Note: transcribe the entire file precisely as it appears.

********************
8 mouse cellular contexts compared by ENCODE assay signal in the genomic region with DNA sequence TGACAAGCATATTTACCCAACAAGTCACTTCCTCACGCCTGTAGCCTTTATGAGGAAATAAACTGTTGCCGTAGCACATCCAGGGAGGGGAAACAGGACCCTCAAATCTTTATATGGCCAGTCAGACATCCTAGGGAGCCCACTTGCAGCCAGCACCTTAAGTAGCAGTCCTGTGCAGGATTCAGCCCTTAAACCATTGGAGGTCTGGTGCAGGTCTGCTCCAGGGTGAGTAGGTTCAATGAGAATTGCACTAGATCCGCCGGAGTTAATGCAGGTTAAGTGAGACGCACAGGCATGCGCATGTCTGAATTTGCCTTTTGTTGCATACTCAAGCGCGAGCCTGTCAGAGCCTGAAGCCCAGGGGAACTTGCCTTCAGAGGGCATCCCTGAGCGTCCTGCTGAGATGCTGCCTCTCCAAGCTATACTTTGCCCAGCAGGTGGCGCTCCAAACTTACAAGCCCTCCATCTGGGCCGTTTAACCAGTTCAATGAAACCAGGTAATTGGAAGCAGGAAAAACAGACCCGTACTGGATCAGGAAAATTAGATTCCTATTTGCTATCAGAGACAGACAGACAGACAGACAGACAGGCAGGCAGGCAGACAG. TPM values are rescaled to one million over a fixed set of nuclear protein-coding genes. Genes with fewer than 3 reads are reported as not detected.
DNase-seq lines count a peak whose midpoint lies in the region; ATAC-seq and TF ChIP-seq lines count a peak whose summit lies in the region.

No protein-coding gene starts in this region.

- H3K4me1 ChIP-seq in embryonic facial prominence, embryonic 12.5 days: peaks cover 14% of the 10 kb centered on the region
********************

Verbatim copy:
8 mouse cellular contexts compared by ENCODE assay signal in the genomic region with DNA sequence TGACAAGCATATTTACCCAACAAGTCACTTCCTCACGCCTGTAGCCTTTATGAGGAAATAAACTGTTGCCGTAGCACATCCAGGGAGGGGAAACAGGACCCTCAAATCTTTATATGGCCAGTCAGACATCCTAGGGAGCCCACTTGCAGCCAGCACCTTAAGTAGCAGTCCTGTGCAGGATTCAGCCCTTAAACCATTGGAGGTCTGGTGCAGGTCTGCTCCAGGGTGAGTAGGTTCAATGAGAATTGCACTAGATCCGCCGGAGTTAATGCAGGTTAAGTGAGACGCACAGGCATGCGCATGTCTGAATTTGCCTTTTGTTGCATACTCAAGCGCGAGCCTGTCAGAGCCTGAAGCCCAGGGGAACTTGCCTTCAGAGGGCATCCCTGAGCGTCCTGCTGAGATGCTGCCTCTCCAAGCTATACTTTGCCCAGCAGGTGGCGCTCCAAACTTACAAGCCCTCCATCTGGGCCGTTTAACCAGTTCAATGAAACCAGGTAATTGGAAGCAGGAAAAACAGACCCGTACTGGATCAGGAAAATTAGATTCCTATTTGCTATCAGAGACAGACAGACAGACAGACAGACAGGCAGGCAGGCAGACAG. TPM values are rescaled to one million over a fixed set of nuclear protein-coding genes. Genes with fewer than 3 reads are reported as not detected.
DNase-seq lines count a peak whose midpoint lies in the region; ATAC-seq and TF ChIP-seq lines count a peak whose summit lies in the region.

No protein-coding gene starts in this region.

- H3K4me1 ChIP-seq in embryonic facial prominence, embryonic 12.5 days: peaks cover 14% of the 10 kb centered on the region